Cameron went on, unhearing. “I suppose that I sort of, hoped – you know – that something would just turn up, as Mr Micawber says. I did everything I could to keep the Conservative party happy. I pulled my MEPs out of their cozy, chummy group in the European Parliament and made them hang around with a bunch of political wild-men instead, even before we got into office at all. Not that anyone here ever gave me credit for it. They noticed on the continent though. But the really serious trouble started when the eurozone crisis broke out and I vetoed their fiscal compact. That sent my thrill-seeking backbenchers into ecstatics. My God, it got the other leaders’ backs up something terrible. Before then, our usual policy was to be in the room for those kinds of discussions. I took a big risk walking away from that.”

“But how did that help the UK?” asks Cumberbatch, crossing his legs pensively.

“Well, it looked like the lights were going out all over Europe...my economic advisers told me the eurozone was doomed. I mean I'm no expert but anyone can see the thing is hardly an economic miracle. We thought they'd be re-making the entire EU by now, that we’d have the chance to extract some concessions before having to hold the blessed referendum. You know, on social policy and so forth. So I wanted to show them I was prepared to block things early on. Can someone please turn that radio off – we’re trying to have a meeting in here!”


And the grey damp filthiness of ages,
And battered books


“And…what happened then?”

“Nothing”, lamented Cameron. “The whole euro crisis just went into a sort of political deep freeze after they cooked up some legal mumbo jumbo. I got a few helpful noises on immigration from the other governments after the European elections alright. Then I floated this ‘Regulation Treaty’ idea the year we got re-elected, but I just couldn’t sell it. The only thing I could point to in the end was pulling out of European policing. Gordon Brown already got that during the Lisbon talks though, before I got in.”

“David, you’re a PR man. Surely, you know not to take political risks on crime. Look how successful Sherlock and the other crime dramas are for goodness sakes.”

“Yes, but no-one ever asks the French police for help in them, do they Benedict? And we were getting ready for the 800th Magna Carta celebrations in 2015. I was hardly going to adopt the Code Napoleon the same year, was I? Even the main villains in Sherlock were only Swedish and Irish.”

Cumberbatch snorted. “Ha; well, our producers thought that was as foreign as the British viewer likes to go on a Tuesday night. Hang on, that's interesting. How have Sweden and Ireland done in Europe over the last few years?”

“Well, Ireland got bailed out by the other Europeans and us. After that, they got bossed around by the ECB for a bit. But then they started raising money on the markets at a better rate than the Treasury. The continentals even made Kenny, the Irish prime minister – or whatever it is they call it – European Council president. They called it: “a gesture to the Anglo-Saxons”. The Irish just loved that. We only got the pesky development commissioner.”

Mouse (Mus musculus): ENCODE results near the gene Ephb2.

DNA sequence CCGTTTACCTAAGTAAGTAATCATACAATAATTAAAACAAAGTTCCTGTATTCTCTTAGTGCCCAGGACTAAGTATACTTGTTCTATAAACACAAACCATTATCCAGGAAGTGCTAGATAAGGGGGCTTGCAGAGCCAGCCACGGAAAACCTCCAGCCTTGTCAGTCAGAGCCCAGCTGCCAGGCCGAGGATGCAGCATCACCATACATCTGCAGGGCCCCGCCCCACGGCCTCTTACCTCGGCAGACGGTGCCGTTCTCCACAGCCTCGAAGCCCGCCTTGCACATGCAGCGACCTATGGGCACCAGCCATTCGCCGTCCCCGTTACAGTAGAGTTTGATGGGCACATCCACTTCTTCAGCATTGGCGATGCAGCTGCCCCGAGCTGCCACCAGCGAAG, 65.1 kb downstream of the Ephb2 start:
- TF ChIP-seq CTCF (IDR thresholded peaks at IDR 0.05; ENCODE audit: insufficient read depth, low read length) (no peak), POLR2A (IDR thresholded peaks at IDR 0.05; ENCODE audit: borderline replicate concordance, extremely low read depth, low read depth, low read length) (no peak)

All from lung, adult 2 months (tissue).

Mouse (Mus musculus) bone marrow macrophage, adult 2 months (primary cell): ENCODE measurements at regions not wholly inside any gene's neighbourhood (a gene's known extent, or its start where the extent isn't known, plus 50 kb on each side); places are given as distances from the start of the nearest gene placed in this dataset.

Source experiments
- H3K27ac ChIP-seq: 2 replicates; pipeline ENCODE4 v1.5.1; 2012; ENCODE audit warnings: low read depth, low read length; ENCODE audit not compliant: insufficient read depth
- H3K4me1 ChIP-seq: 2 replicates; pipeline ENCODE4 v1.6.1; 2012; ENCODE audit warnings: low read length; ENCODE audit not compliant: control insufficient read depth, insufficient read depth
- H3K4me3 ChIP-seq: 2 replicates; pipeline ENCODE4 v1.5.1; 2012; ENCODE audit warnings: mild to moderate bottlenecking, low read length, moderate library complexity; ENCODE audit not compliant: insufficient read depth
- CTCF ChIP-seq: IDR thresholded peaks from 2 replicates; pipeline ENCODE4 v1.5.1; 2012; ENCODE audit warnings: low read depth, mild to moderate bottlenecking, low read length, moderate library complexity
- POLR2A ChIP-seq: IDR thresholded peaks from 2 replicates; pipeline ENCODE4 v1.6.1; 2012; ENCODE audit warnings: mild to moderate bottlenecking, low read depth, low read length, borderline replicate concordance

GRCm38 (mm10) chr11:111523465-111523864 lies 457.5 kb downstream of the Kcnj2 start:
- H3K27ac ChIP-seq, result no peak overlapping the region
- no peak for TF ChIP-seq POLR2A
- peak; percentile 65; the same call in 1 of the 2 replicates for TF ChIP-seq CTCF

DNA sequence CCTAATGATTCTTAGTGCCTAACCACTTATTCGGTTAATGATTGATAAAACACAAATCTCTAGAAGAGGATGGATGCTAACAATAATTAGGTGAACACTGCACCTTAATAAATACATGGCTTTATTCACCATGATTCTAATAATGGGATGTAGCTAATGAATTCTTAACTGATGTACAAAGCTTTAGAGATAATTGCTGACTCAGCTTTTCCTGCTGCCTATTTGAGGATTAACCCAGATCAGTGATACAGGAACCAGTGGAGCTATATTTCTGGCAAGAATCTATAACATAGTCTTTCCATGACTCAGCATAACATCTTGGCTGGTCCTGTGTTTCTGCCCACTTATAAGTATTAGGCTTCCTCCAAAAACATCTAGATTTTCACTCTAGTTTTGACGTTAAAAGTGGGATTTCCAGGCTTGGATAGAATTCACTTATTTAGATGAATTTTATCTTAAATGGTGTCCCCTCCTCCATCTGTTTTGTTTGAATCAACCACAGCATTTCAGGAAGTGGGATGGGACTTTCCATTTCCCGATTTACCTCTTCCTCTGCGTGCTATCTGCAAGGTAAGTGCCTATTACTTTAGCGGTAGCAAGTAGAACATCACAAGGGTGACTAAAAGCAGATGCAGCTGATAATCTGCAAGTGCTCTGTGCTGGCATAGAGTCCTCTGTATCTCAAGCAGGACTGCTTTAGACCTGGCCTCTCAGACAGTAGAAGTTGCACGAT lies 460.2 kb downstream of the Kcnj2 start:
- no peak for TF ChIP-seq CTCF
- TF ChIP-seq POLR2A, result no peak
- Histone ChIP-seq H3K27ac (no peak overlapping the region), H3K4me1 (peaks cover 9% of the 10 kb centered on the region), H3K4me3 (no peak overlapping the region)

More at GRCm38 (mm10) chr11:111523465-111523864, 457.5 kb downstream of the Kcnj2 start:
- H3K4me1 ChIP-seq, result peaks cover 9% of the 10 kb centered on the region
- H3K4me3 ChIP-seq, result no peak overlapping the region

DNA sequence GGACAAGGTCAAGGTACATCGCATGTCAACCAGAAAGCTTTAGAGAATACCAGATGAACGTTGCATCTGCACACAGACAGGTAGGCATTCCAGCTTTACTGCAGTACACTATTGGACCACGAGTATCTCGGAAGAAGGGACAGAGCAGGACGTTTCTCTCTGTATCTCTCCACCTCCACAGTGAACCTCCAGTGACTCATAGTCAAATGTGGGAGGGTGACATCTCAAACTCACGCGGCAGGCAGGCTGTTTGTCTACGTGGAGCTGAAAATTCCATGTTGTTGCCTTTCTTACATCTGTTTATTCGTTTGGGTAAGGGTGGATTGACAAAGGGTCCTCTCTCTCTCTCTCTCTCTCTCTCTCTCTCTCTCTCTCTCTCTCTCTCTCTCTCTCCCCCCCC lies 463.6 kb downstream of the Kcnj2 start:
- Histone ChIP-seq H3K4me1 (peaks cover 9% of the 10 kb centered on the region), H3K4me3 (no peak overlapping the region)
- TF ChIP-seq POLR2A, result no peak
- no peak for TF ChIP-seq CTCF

“Ok. Well, how did Sweden do then? We agree with them on most things too, don't we?”

“Fredrik? Obviously, he thinks the whole euro thing is bonkers as well. He told me Halley’s Comet will be here again before the Swedes sign up. But he just sort of sat on the fence at the Council meetings, pledged a few kronor to the bail-outs, even signed up to the fiscal compact. Says if the Danes can wear it, so can he.”

...
The sky move, the ocean shimmer,
The hedge shake,
And the last living rose quiver

...

“Let me put it another way, David. If Sweden or Ireland needed a leg up from Brussels or the other Europeans for some reason, would they be more or less likely to get it than us?” 

“Theoretically: more likely. But you don’t understand: the whole treaty change thing is a damned dangerous business. No-one wants it because it means referendums everywhere. Can you imagine that around Europe with the economy the way it is now? Angela made sure I got my ‘Declaration That Britain Has A Point, Whatever It Is’, at the December summit even though everyone’s already mad at her for taking the French to court over their national debt. But that won’t be near enough to get us out of trouble here. Can you believe the way this campaign has become such a godsend for Boris? He has all the fun running the No side while I just get abuse up and down the country. His tweets are sickening.”

Cumberbatch looked at the prime minister, wondering. “But David, it’s a bit premature to rehearse your resignation speech, no? Everyone says that the debate has turned out to be surprisingly cathartic; that the No side is split and on the defensive; that the country has quietly Europeanised since the last poll forty years ago. You know: we’re drinking drinkable wine, calling our kids Radek, letting Deutsche Bahn run the railways – all that. If anything, people seem bored with the whole EU thing at the moment.”

Cameron winced: “Exactly, Benedict: Turnout, turnout! I couldn’t get the idea of a minimum quorum into the referendum bill. The pity is we didn’t go back into government with the Lib Dems; they would have insisted on it, even after their demolition in the elections. I know the debate is lively: what with the fabrications from the No side and the counter-fabrications from the Yes side. The young people tell pollsters that they'd prefer to be in, so long as we don’t join the euro. But who’s going to get up out of bed on a Saturday morning to vote for Brussels?

...
Past the Thames River, glistening like gold
Hastily sold
For nothing
...

 “…only the hardcore anti-EU people, that’s who. We’ll end up leaving the Union in a fit of absence of mind. And Boris and his wild-eyed friends have fooled enough people into believing that only a No vote can get us “the real deal” from the bureaucrats. Well, if he wants my job so much, let him stay up all night arguing in that abattoir in Brussels. Nothing makes the continentals gang up together more than a good Brit-bash. They don’t have a bloody thing in common otherwise. But can’t all that be avoided somehow, even now?”

Cumberbatch’s grey blue eyes widened. He stood up and flicked on his high-collared Milford coat. “Prime Minister, this really isn’t my area, you know. But Sherlock would deduce that you’d missed something obvious and hidden in plain sight somewhere along the way. Anyway, my flight to Los Angeles leaves in a few hours.”

“Don’t remind me about the Americans; I’ve had HRC on the phone every week for the past two months asking me what my ‘strategic vision’ is for after the referendum. Look, couldn't you ask your brother in MI6, Mycroft Holmes? He was a great help to us during the Olympics.”

“You're scaring me now David...”

Hugo Brady is a senior research fellow and the CER's Brussels representative.

NB: Lyrics reproduced from PJ Harvey’s ‘The Last Living Rose’.